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By Eric Naki

Political Editor

Zulu king Zwelithini: Long live defender of his people

The king was a great visionary who had deep insights how best to develop the country and its people, Ramaphosa said.

President Cyril Ramaphosa has praised Zulu king Goodwill Zwelithini as a bridge-builder between various cultures and a peacemaker who pursued efforts to end violence and political killings in KwaZulu-Natal during his lifetime.

He said the king appreciated the importance of unity and social cohesion – meeting people across cultures and religion in the province, something that helped to bridge racial, cultural and religious divides.

He built bridges among traditional communities, too.

In a eulogy he delivered during king’s funeral service in Nongoma yesterday, Ramaphosa also acknowledged the role played by former president Jacob Zuma and others in ending the violence that happened in the early ’90s that threated the dawn of democracy.

Killings in KwaZulu-Natal began with the Msinga civil war in the ’80s, followed by conflict between Inkatha Freedom Party (IFP) and members of the United Democratic Front, and bloody confrontations between ANC and IFP members in the early ’90s.

Nelson Mandela, working with IFP leader Mangosuthu Buthelezi, Zuma and the king, intervened. Post-’94 killings have continued among ANC councillors and politicians who fought over party and government positions.

The ongoing political killings have precipitated a commission of inquiry. Ramaphosa said during Zwelithini’s reign, the Zulu kingdom achieved the stability and harmony that had so long eluded it.

The monarch would be remembered as the staunchest defender of his people.

“He not only defended them and advanced the interests of the Zulu people but advanced their cultures, their customs, their traditions and a deep sense of identity and nationhood. He is celebrated across our beloved continent because he valued diversity and respected the culture of other kingdoms and nations,” Ramaphosa said.

Talking about his role as a peacemaker, the president said the king brought peace and stability in KZN during the difficult times the country went through.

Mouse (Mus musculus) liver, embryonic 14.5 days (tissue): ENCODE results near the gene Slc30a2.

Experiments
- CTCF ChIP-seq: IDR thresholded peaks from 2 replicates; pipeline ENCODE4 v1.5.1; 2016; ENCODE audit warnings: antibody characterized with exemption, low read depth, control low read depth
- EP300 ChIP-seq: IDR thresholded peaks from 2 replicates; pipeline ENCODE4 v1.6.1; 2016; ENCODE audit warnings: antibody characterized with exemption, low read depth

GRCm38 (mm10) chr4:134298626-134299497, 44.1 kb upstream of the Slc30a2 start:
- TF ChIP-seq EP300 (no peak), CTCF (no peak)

“As a leader, he preached peace and unity, he abhorred violence and its consequences. As the country moved towards democracy, he called for an end to political killings, travelling around the country meeting and encouraging people to resort to peaceful means of resolving conflict.”

The king was a great visionary who had deep insights how best to develop the country and its people, Ramaphosa said.

The monarch, who died of Covid-19-related complications, championed the fights against HIV-Aids, sexually transmitted diseases and the Covid-19 pandemic. He despised the abuse of women and children.

“The late king was a soldier against gender-based violence,” he said. “Let it be clearly understood that moral courage was one of his noblest virtues. He encouraged young people to be safe from sexually transmitted diseases, from substance abuse and from premature parenthood.The king supported male circumcision (ukusoka) among the Zulu people that was initiated by the government.”

Ramaphosa said the project would remain part of Zwelithini’s enduring legacy, adding the monarch called on his amakhosi, izinduna and community leaders in the province to support the initiative.

Other speakers included Prince Buthelezi as the king’s traditional prime minister and KZN premier Sihle Zikalala. Buthelezi said under Zwelithini, the traditional leadership became stronger.

Zikalala said with Zwelithini’s death, a big tree had fallen. He praised the king for bring peace among hostel dwellers, not discriminating among religions and races – “because they all belonged to him. We thank His Majesty for his wisdom.”


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